Merry, Pippin, and Frodo dream very vivid nightmarish dreams the night following the rescue by Tom. These three fell to the temptation of Old Man Willow’s singing. Are the dreams part of his lingering influence or even his song entering through the window? Are they prescient visions? It seems obvious, the tree is central to Merry and Pippin’s dreams, as they echo their harrowing experience from earlier that day. Frodo’s dream, however, is a true dream of past events, and may infer some power granted by virtue of bearing the Ring. They are not necessarily hopeful visions though, so does the Ring guide the vision towards darkness as in the manner of the Palantir and Denethor?

This chapter marks the center of a ‘trilogy’ of Tom/Old Forest chapters which function as a united narrative. This grouping of threes appears to continue in future chapters, perhaps in reflection of the three Themes of Iluvatar? Groupings of chapters by threes is a common feature of meta-narrative within the larger story, and will be seen again.

… until the hour of our next meeting.

The Wedding in the Dingle

Down in the Dingle, before the seas were bent upon the circles of the World, before the first acorn opened in the valley of the Withywindle, dwelt a strange creature of ancient Middle-earth.  Old Tom Bombadil made his paths along the winding willow-strewn river when there were no other folk to follow them.  Elves came; then other peoples of Middle-earth.

Long ages passed.  And in his house upon a grassy hillside Tom sang his songs above the river.  From his words came a weird tolling of nonsense and forgotten meanings, a rhythmic poetry that rang out across that ancient land.

He often sat beside the water, his long beard tickling the passing reflections.  There he one day glimpsed Goldberry.  He saw her in the river under water-lilies, below shady willow roots.  The way Tom told the tale, young Goldberry tried to capture his heart.  But he refused to follow her into the depths, to her home beneath the water.

Iarwain Ben-adar they called him long ago, the Elves who came to Lindon and who built Mithlond.  He became known to the Dwarves of the Blue Mountains as Forn.  And among the humans who settled in that region he was called Orald – these folk made barrows for their dead, not far from the Withywindle.  Eldest, he was.

A century or so before the end of the Second Age of the World, Elendil established his realm in Arnor.  Númenórean refugees occupied the lands surrounding the Withywindle.  They found Orald a curious creature.  His songs were full of enigmatic mastery, and he could have helped them with his power, but he was forgetful of their worries, and their many wars had no hold on him.  Instead, he sang his songs to the animals and trees.

Over eight hundred years into the Third Age, Arnor splintered into three realms.  Now the kings of Cardolan ruled over the region.  The refugees from Númenor learned that Orald’s land had its own dangers, but it was a refuge from the cares of their politics.  They whispered spells over the forging of swords to settle matters among themselves, but they set aside their weapons in the House of Orald.

About 1150 of the Third Age, Hobbits first appeared west of the Misty Mountains.  Orald took notice as they migrated into Eriador among the splintered kingdoms descended from Arnor.  By 1300 they begin to settle around Bree, an old town in that part of the world.  In 1601 the Hobbits were granted leave to live beyond the Baranduin by King Argeleb II of Arthedain.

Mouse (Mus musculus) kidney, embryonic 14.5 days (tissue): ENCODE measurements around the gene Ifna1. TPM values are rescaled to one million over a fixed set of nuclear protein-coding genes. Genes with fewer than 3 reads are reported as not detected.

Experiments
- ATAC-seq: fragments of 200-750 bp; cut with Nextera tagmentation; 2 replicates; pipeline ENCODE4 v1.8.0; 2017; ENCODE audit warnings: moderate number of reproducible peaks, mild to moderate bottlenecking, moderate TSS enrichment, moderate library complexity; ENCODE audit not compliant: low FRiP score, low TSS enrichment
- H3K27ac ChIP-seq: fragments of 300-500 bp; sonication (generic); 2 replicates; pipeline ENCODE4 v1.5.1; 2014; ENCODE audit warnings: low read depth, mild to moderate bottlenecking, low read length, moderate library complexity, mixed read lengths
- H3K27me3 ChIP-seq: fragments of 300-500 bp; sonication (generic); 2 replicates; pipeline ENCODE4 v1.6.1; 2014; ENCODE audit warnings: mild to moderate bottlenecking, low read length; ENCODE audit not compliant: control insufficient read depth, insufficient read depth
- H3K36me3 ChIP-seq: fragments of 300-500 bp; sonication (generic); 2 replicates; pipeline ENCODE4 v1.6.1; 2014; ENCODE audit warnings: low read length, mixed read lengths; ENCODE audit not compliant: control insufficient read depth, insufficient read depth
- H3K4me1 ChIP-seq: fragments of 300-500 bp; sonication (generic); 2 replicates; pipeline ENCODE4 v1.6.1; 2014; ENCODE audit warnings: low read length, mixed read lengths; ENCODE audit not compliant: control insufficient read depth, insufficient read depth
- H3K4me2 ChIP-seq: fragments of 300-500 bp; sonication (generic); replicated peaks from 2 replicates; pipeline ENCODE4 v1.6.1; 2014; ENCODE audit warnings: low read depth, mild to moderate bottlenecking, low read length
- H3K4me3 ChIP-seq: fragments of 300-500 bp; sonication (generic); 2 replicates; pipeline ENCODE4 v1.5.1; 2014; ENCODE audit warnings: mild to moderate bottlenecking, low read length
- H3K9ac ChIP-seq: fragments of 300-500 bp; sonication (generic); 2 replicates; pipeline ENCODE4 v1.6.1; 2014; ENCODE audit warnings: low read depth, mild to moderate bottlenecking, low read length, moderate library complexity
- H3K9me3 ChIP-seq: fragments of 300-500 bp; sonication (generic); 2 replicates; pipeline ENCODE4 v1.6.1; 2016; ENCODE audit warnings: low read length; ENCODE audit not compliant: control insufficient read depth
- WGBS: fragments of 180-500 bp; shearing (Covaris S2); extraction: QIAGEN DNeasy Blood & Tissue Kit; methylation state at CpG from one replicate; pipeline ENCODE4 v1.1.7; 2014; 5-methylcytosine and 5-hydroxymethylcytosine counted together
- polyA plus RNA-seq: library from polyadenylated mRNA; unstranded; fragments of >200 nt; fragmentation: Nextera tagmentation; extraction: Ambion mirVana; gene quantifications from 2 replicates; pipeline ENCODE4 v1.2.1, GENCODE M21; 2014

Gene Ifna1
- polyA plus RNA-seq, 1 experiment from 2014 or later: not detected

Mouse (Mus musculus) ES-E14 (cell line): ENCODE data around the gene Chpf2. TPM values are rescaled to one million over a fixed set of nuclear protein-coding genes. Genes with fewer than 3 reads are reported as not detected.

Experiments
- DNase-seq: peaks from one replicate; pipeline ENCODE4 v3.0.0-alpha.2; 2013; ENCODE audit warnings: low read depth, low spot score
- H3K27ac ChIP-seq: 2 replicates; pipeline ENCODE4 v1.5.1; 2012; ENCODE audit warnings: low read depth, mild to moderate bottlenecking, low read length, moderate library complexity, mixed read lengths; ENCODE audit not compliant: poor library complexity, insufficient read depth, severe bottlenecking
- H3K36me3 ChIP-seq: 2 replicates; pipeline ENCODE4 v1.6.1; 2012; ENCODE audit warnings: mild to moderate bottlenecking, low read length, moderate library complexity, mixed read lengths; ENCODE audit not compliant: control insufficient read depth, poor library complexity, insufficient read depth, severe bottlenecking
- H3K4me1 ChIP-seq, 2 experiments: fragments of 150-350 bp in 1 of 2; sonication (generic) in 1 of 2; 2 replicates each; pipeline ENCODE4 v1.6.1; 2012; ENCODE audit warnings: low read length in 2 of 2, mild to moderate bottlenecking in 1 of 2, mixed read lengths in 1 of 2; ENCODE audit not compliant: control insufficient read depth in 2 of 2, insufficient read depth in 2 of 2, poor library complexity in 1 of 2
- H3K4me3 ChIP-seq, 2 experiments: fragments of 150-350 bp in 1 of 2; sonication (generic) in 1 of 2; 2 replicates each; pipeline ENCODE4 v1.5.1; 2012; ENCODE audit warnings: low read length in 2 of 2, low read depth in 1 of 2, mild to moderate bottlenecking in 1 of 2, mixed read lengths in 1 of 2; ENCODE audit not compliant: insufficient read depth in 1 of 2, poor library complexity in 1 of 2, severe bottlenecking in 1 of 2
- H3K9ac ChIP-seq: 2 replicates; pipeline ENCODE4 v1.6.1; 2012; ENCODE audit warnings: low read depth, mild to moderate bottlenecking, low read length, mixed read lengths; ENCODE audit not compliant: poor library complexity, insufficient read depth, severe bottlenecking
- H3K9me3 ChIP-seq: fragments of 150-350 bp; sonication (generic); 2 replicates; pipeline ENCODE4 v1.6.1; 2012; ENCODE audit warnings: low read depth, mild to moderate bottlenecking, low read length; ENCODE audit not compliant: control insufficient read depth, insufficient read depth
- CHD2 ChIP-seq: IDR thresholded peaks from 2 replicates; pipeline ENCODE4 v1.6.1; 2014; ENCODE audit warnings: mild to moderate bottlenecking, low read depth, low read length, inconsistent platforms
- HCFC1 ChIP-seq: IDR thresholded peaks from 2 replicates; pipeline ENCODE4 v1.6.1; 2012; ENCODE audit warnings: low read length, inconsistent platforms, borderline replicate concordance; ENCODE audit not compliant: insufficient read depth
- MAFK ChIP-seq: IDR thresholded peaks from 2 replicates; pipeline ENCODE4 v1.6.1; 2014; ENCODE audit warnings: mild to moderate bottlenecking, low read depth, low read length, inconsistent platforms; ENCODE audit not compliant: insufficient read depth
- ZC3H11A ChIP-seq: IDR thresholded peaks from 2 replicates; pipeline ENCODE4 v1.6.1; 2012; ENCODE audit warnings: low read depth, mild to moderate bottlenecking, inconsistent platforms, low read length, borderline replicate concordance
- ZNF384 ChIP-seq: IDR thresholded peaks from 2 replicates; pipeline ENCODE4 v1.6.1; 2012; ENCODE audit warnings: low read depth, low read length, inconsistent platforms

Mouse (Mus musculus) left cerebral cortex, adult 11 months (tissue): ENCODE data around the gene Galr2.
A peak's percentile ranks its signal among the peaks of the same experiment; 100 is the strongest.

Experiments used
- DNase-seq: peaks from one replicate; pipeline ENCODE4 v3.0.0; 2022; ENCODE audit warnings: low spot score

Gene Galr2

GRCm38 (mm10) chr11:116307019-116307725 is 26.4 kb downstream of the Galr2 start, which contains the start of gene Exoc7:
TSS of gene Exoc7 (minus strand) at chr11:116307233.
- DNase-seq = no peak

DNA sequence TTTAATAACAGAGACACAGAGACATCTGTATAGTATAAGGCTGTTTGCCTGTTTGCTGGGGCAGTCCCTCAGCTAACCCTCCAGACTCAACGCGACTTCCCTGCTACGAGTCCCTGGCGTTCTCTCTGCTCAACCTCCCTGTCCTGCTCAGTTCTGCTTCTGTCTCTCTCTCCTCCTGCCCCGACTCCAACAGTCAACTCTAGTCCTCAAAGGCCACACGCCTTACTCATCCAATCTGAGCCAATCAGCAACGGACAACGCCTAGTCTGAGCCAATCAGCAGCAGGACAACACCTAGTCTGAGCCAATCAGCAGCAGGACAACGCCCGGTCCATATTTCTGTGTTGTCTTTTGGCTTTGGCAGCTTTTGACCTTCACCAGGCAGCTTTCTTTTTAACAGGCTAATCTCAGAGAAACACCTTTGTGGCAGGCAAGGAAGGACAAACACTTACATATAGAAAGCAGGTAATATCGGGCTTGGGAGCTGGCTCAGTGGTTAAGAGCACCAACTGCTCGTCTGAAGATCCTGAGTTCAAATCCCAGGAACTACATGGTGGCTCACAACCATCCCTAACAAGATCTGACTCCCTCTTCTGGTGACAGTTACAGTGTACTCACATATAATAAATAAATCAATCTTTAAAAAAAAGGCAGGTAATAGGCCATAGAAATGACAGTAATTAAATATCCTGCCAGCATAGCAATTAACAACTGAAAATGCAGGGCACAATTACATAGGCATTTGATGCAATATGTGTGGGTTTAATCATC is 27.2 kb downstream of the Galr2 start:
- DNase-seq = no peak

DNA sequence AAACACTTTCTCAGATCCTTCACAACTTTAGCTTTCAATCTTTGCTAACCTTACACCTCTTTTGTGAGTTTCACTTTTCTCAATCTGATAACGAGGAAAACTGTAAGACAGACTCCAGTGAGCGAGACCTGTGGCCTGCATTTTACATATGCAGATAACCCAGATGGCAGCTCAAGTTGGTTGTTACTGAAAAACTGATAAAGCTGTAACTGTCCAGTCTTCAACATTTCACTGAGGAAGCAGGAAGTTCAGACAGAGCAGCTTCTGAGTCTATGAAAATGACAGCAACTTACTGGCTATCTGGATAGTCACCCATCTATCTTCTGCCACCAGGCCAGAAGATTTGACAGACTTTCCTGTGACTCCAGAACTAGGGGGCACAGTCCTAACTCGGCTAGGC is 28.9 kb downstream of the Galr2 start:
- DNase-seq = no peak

Orald knew the kings of Cardolan.  He knew them for hundreds of years as they buried their dead in the ancient barrows of Tyrn Gorthad.  At the end of that time, not long after the Hobbits settled nearby, one day he noticed a woman among them.  “Fair she was,” he said of her over 1300 years later.  And she wore a pretty blue brooch on her shoulder.

Whatever Orald said to her in those days, and whatever she said to him, one day she died – and with her death came the end of Cardolan.  A plague in 1636 destroyed the kingdom and ravaged the Hobbits.  The last prince of Cardolan died in battle with the men of Carn Dûm, and he was buried in an ancient barrow near the realm of Orald.

In the years that followed the end of Cardolan, evil creatures crept into the cold barrows.  Wights from Angmar.  Some say the sorcerers of Rhudaur had a hand in this, enemies of Cardolan.

By then Orald had become known among the Hobbits as Tom Bombadil.  This name came to him from Buckland.  And under this name the resonation of his singing entered their legends.  They told of his dealings with mischievous animals and hard-hearted Old Man Willow, and they spoke of the power that his songs had over the evil of the Barrow-wights.

And in their tales they also passed down the memory of the marriage of Tom Bombadil and Goldberry.  They recalled how Badger-folk danced and Willow-man tapped upon the windows of the house.  In their traditions pretty Goldberry wore upon her golden tresses a garland of forget-me-nots and flag-lilies and her dress was silver-green.

Tom often told the Hobbits of how Goldberry had tried to capture his heart.  He liked to say that he one day stole her away from her home in a deep pool of the Withywindle.  At their wedding the Hobbits remembered how he sang like a starling.

And the Elves slowly forgot about Iarwain Ben-adar.  Círdan and the Elven mariners at Mithlond ceased to wonder about the old strange creature in the Dingle of the Withywindle.  Elrond and the Elves of Rivendell didn’t come to visit.  None of them attended the wedding.

But down in the Dingle that day came Hobbits from Buckland.  And there were Badgers.  And Old Man Willow.  And a Barrow-wight with bright eyes sat up and wept in his barrow.

This all happened when Tom Bombadil wedded pretty Goldberry, the River-daughter.  She wore shoes that flashed like fishes’ mail.  And she sang of the seasons, of still waters like skies full of jewels.  And among lamps that gleamed in the House of Bombadil, everyone heard how old Tom hummed that day like a honeybee.